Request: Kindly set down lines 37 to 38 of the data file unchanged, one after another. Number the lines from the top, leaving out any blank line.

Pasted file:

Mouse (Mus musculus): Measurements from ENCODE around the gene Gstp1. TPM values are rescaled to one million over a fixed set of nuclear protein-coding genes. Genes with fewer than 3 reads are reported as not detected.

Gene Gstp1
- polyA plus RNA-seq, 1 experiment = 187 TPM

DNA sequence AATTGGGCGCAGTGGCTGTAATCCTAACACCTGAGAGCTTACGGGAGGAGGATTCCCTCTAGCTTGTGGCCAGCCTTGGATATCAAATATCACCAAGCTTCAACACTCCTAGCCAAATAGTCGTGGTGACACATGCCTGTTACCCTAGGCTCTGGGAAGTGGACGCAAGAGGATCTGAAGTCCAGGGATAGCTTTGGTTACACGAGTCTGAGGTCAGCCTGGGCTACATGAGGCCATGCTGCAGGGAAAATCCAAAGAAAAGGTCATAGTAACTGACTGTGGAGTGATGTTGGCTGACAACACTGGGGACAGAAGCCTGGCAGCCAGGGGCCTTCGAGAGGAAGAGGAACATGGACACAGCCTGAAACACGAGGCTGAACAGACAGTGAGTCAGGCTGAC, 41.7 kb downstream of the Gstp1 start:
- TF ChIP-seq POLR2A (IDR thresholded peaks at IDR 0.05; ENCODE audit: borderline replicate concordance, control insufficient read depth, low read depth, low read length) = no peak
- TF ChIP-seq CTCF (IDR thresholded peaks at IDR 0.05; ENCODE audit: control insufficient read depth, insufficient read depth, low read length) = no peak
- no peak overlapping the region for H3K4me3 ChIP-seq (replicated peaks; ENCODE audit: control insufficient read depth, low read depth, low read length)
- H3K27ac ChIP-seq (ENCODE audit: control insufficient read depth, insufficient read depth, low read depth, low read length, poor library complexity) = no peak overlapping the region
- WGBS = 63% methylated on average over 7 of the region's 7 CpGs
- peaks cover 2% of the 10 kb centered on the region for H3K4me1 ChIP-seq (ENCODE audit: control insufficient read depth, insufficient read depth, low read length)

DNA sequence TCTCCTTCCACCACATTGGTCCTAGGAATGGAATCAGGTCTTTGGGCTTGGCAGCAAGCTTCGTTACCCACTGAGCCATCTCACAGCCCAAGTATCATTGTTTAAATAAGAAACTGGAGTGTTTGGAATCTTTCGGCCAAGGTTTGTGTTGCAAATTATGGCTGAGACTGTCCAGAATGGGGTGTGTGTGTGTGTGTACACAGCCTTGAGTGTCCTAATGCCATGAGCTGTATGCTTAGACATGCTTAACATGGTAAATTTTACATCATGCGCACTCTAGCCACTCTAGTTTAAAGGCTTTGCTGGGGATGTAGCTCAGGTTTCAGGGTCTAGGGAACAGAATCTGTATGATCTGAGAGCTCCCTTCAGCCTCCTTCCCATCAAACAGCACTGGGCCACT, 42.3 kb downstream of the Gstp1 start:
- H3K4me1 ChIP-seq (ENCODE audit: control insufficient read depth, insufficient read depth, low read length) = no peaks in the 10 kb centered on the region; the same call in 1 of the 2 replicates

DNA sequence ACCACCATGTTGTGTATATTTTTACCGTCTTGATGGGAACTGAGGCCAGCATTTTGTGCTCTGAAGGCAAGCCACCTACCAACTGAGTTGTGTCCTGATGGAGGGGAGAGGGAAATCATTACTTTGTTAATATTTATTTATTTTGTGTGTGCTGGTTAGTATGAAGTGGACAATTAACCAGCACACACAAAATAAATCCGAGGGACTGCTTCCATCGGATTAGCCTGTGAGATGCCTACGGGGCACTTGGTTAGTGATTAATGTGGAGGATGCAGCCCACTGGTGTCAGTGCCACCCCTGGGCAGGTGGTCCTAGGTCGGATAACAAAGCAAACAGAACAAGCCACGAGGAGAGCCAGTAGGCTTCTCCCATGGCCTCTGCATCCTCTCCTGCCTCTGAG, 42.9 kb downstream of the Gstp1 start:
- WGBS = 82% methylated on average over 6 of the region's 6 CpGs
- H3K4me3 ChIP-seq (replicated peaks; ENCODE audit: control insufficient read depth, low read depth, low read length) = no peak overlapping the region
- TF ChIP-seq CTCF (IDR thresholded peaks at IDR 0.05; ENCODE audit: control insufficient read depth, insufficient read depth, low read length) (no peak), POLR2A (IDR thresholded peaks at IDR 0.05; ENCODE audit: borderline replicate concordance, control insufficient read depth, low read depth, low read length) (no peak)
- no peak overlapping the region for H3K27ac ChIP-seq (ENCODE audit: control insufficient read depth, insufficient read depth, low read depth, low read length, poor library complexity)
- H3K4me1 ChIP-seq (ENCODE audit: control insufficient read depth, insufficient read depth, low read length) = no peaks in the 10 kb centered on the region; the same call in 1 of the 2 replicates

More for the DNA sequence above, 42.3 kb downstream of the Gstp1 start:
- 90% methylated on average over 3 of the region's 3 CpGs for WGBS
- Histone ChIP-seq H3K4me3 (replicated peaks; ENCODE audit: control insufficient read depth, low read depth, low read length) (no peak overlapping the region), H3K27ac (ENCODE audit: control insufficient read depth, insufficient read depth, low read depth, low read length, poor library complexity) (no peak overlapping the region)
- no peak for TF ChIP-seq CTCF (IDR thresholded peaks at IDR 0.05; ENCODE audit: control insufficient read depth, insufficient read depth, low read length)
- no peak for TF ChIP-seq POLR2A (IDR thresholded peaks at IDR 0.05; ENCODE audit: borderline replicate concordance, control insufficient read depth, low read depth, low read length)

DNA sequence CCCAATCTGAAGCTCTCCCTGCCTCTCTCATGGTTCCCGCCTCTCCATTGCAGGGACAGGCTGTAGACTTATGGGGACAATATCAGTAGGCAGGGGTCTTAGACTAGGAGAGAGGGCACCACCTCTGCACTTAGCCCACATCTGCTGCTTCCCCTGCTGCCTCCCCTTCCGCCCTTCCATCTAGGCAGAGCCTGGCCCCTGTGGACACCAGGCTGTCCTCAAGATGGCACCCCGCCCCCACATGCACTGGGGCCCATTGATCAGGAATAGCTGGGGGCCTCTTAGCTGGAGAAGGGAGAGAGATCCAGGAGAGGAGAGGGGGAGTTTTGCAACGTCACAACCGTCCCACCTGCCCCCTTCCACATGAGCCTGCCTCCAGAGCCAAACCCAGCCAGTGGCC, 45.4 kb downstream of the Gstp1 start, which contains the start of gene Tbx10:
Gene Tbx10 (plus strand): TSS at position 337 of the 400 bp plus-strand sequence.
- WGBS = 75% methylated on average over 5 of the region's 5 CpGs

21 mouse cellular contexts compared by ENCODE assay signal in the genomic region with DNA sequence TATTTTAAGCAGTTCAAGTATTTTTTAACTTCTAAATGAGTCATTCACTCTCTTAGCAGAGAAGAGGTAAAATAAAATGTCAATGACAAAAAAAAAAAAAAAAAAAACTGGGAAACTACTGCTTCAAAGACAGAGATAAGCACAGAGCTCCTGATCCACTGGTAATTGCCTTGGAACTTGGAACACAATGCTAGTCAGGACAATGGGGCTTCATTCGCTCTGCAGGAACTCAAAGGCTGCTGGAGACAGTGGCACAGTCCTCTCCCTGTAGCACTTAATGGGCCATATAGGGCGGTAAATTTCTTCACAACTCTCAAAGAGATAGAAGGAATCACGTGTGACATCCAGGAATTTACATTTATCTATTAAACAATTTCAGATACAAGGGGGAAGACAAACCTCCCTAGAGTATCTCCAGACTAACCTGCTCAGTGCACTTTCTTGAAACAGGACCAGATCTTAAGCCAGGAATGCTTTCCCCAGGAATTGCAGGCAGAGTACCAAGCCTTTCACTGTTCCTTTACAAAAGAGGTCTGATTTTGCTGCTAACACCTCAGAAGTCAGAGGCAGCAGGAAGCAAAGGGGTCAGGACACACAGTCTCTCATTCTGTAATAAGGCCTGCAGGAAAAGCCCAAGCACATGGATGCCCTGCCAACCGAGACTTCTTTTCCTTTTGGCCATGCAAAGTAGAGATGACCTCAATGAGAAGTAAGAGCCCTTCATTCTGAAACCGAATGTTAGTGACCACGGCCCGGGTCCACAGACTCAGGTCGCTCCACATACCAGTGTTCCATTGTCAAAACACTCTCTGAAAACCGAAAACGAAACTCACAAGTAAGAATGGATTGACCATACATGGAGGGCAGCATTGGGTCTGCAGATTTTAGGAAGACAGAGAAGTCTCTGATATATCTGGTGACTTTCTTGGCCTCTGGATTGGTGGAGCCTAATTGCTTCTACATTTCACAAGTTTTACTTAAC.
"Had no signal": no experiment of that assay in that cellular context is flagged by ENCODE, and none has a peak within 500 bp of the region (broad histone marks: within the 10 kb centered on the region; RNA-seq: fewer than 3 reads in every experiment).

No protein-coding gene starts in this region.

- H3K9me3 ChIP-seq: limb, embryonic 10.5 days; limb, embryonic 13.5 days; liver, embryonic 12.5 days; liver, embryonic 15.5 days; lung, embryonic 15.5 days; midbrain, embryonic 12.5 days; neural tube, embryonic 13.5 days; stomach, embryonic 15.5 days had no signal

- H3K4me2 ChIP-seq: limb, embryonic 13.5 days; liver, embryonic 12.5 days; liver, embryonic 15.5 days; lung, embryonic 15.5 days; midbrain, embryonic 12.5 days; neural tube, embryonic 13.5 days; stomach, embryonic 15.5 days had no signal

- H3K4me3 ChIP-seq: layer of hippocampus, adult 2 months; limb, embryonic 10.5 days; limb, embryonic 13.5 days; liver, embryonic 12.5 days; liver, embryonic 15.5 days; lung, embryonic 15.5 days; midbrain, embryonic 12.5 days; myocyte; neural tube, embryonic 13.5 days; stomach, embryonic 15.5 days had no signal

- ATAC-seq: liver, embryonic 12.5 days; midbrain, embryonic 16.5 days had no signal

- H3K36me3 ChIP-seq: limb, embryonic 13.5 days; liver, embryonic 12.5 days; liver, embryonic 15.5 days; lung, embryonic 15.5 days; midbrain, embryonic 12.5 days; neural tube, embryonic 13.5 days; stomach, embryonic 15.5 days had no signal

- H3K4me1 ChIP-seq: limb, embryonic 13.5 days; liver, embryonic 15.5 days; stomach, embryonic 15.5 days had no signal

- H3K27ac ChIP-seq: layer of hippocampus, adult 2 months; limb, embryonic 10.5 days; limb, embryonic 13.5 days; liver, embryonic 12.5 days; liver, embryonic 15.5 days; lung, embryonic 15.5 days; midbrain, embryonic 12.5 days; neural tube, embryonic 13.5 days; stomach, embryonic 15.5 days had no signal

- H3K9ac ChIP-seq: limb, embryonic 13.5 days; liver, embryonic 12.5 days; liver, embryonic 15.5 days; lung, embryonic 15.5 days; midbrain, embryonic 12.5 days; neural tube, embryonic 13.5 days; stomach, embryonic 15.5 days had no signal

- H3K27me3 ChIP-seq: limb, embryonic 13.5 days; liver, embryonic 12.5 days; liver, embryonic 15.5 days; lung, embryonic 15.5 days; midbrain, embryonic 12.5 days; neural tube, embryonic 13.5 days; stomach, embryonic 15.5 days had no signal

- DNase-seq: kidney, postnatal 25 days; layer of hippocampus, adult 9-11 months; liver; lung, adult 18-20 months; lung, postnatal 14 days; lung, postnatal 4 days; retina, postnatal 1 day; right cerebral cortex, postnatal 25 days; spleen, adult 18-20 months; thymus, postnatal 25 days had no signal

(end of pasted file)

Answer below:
- H3K9ac ChIP-seq: limb, embryonic 13.5 days; liver, embryonic 12.5 days; liver, embryonic 15.5 days; lung, embryonic 15.5 days; midbrain, embryonic 12.5 days; neural tube, embryonic 13.5 days; stomach, embryonic 15.5 days had no signal

- H3K27me3 ChIP-seq: limb, embryonic 13.5 days; liver, embryonic 12.5 days; liver, embryonic 15.5 days; lung, embryonic 15.5 days; midbrain, embryonic 12.5 days; neural tube, embryonic 13.5 days; stomach, embryonic 15.5 days had no signal